Mormon crickets invade Nevada, the West

PALOMINO VALLEY -- Swarms of Mormon crickets are marching across the West, destroying rangeland and crops, leaving highways slick with their carcasses and disgusting residents.

"It's yucky," said Amy Nisbet of Elko in northeast Nevada, where this year crickets made their first appearance in the suburbs in memory. "You drive down the street and they pop like bubble wrap."

Mild winters and three years of drought have provided ideal conditions for the insects, which hatch in the spring and die by fall after laying eggs. Experts say this year's infestation in Nevada, Utah and Idaho could be the worst in decades.

Five million acres are infested in Nevada with the 2Y-inch long creeping insects, said Jeff Knight, entomologist with the Nevada Department of Agriculture.

"I've seen them eat weeds in a field but leave the alfalfa," Knight said. "Other times, they'll just strip the crop bare."

A Mormon cricket is more closely related to grasshoppers than crickets. They got their name in 1848 when they invaded the fields of Mormon settlers in Utah. According to lore, the settlers reportedly prayed for assistance that arrived in the form of gulls, which ate the insects and saved the settlers' crops.

Though Knight couldn't provide an economic damage estimate, he said this year's infestation is twice as widespread as last year. The bugs are showing up in places they haven't been before, such as Elko's city limits and Palomino Valley north of Reno.

Last week, Elko County commissioners declared a state of emergency because of the worsening two-week infestation.

Officials in southwestern Idaho say the infestation there is the worst since World War II.

"They've been building up there on the Boise front for several years, but last year was the first year everything seems to have coalesced and really erupted," said Mike Cooper of the Idaho Department of Agriculture.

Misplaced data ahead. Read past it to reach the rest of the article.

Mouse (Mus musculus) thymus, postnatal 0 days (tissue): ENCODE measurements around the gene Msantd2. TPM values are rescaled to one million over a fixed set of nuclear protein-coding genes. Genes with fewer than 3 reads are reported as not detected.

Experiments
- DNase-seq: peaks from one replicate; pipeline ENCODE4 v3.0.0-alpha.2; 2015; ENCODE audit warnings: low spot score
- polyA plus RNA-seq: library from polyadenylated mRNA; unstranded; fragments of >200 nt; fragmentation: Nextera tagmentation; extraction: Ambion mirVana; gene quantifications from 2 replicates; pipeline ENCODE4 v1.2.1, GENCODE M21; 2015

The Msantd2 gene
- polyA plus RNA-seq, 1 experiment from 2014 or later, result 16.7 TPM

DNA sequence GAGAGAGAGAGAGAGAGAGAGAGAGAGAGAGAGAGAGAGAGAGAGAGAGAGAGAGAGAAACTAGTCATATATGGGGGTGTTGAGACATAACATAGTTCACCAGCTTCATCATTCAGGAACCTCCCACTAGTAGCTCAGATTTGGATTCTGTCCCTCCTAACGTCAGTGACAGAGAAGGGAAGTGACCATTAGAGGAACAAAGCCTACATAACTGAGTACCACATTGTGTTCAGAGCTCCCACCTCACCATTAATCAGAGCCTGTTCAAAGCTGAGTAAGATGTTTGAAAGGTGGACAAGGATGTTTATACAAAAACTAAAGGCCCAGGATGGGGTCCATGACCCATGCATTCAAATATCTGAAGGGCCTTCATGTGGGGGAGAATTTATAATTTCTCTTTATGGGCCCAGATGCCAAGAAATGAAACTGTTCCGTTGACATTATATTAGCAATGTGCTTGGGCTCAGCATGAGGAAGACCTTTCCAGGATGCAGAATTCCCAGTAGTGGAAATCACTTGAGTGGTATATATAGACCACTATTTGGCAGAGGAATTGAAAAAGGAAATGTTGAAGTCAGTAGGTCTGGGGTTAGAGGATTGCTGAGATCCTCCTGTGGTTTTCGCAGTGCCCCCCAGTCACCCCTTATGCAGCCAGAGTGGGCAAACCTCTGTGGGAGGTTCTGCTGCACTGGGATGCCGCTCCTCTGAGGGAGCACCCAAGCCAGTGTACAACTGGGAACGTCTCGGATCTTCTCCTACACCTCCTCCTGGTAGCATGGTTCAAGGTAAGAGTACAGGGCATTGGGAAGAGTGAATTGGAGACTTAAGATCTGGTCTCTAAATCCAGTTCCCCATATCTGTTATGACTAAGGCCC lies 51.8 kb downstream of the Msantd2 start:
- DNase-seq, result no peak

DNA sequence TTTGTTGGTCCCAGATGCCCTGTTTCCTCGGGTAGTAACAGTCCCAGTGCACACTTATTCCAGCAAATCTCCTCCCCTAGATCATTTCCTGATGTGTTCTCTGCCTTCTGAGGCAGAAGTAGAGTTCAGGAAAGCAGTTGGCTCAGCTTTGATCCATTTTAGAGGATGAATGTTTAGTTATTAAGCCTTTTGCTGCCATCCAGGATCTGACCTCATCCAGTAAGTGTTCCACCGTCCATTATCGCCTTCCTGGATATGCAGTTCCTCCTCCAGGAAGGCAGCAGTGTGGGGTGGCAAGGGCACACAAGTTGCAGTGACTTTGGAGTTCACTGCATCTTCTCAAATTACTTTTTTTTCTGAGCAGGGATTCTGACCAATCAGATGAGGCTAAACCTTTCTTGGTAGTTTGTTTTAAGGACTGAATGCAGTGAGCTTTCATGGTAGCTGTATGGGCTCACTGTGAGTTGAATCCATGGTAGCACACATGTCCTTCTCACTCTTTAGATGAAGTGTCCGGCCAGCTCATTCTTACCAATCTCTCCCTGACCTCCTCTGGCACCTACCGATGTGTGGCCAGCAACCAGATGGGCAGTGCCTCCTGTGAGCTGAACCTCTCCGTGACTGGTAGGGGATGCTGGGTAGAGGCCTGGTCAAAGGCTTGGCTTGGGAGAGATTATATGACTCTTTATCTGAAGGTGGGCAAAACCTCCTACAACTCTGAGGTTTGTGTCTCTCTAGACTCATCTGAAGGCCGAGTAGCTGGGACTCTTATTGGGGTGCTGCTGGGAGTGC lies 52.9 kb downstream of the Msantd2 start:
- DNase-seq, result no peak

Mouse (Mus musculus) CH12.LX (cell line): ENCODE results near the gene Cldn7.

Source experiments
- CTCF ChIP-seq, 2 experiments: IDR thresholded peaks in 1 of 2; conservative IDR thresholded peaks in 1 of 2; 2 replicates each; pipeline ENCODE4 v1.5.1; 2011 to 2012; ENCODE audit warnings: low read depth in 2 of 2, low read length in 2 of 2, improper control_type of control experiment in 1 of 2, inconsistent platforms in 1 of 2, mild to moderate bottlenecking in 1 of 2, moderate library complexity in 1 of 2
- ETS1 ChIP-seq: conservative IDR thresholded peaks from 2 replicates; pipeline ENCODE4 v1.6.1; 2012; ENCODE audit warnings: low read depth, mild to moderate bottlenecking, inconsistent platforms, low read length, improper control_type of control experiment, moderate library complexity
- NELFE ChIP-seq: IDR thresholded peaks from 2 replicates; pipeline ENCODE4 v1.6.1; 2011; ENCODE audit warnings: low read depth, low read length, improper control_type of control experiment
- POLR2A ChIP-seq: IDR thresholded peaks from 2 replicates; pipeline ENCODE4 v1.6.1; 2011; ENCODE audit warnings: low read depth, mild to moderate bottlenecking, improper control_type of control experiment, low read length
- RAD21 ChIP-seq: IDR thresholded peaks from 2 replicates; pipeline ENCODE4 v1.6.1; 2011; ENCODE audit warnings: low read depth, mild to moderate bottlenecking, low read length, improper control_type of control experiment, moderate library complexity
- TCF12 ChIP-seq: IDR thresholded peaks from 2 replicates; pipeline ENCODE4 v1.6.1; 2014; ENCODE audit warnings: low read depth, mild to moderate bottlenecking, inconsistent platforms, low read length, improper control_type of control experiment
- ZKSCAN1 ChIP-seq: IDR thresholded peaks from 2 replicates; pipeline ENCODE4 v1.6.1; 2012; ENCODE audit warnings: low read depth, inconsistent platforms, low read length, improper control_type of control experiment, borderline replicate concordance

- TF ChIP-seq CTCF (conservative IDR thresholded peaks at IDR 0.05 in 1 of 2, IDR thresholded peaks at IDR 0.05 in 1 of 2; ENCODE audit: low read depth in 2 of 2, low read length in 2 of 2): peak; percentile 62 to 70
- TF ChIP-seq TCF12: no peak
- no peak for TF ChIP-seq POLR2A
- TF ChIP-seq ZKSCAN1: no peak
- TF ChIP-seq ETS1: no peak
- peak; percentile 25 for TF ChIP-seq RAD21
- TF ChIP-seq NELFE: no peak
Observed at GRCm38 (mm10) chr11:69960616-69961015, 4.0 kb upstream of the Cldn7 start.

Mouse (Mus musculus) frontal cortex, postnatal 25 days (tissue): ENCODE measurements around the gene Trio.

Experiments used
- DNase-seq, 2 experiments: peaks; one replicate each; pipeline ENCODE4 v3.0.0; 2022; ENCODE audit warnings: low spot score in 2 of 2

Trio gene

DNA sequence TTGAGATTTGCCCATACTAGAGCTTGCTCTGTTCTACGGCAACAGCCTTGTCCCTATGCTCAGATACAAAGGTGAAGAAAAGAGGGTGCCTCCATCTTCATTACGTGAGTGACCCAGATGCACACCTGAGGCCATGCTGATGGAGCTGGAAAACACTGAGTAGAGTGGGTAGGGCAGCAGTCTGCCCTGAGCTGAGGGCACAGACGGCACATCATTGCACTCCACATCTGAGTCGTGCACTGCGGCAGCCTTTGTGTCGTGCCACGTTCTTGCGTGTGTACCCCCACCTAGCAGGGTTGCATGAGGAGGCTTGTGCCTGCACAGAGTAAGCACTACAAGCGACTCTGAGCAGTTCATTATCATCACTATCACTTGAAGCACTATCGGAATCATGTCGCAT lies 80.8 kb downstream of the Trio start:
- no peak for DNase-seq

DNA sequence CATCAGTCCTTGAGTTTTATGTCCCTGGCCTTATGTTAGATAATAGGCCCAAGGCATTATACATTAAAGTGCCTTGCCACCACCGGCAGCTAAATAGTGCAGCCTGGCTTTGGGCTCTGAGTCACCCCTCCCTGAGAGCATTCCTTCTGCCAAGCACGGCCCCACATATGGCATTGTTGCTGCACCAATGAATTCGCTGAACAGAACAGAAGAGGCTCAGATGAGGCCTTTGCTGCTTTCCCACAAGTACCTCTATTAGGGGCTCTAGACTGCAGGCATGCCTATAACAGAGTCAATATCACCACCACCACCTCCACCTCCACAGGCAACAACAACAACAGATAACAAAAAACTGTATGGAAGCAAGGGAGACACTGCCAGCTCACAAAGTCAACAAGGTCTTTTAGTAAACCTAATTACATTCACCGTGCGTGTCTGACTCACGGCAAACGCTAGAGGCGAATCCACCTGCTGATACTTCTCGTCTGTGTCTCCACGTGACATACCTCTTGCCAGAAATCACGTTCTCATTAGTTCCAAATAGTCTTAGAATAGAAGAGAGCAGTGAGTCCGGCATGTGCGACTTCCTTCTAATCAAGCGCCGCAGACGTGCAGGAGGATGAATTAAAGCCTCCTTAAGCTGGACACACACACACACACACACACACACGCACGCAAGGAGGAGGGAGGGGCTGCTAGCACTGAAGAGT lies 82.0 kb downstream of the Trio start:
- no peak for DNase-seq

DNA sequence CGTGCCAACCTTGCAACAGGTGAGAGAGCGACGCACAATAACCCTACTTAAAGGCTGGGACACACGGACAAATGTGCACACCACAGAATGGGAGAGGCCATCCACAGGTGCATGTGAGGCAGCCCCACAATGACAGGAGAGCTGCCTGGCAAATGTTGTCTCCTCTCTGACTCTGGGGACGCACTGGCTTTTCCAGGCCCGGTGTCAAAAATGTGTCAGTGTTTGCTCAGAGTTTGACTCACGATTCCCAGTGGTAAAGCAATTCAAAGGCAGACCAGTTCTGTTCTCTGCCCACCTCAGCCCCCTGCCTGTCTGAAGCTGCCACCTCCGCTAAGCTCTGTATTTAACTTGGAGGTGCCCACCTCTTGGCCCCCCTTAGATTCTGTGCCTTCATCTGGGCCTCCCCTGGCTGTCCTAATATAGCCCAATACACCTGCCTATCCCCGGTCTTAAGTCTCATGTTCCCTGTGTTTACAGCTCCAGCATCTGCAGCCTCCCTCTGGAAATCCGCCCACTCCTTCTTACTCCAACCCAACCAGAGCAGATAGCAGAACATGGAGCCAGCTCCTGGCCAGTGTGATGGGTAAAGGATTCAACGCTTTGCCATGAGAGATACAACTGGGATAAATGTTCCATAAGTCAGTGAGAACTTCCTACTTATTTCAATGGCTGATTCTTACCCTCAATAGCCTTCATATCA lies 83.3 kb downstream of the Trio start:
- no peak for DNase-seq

"They're cyclic and they build up over a number of years, kind of peak, and then usually some kind of natural disease comes in a starts taking them down," Cooper said.

In Utah, agriculture officials estimate 6 million acres -- more than double last year's plague -- will be infested before the crickets die off by fall.

Earlier this spring, Nevada treated about 66,000 acres with an insecticide that prohibits their growth and kills the insects before they mature. The treatment cut down their numbers in some areas, but they're popping up elsewhere.

Nevada received $376,000 in federal funds to fight the insects, and $100,000 more might be forthcoming, Knight said.

The plan is to bait areas with carbaryl as the crickets advance. The insecticide, commonly known as Sevin, is mixed with bran. Crickets lured to the bait quickly die. The poisoned carcasses are then consumed by cannibalistic fellow crickets and also die.

State officials said their priority is to protect public lands, crops and motorists. Homeowners are on their own.

"We're doing our best to keep them off the highway," said Martin Larraneta, a state entomologist coordinating cricket controls in Elko. "It can be like a grease slick."

So far there are no reports of accidents caused by the crickets, authorities said.

While serious, this year's outbreak isn't the most severe in Nevada history, experts said.

A 1939 state publication noted an infestation in Eureka County in 1882, when trains were unable to make headway over the main line of the Central Pacific Railroad "due to the rails being so thoroughly greased with crushed crickets," state Archivist Guy Rocha said.

In the 1930s, a band of crickets 12 miles long and at times several feet deep was reported in Elko County, Rocha said.

Mormon crickets have existed for millions of years and were once a food source for Native Americans. Still, they horrify modern residents.

"When it comes to something that's six-legged, people have a big problem with that," Knight said.

Nisbet said her sons don't even want to go outside and play, though armed with brooms, they have rallied their courage for an occasional game of "cricket hockey."

Darlene Craven was horrified to find thousands of the large bugs swarming her yard and clinging to the outside of her home 20 miles north of Reno.

"When I came out here, I was in panic mode," she said, still shuddering from the sight hours later and tiptoeing around the hard-to-avoid critters.

After conferring with Knight on control methods, she instructed her husband, Ralph: "Kill those suckers before they lay eggs!"


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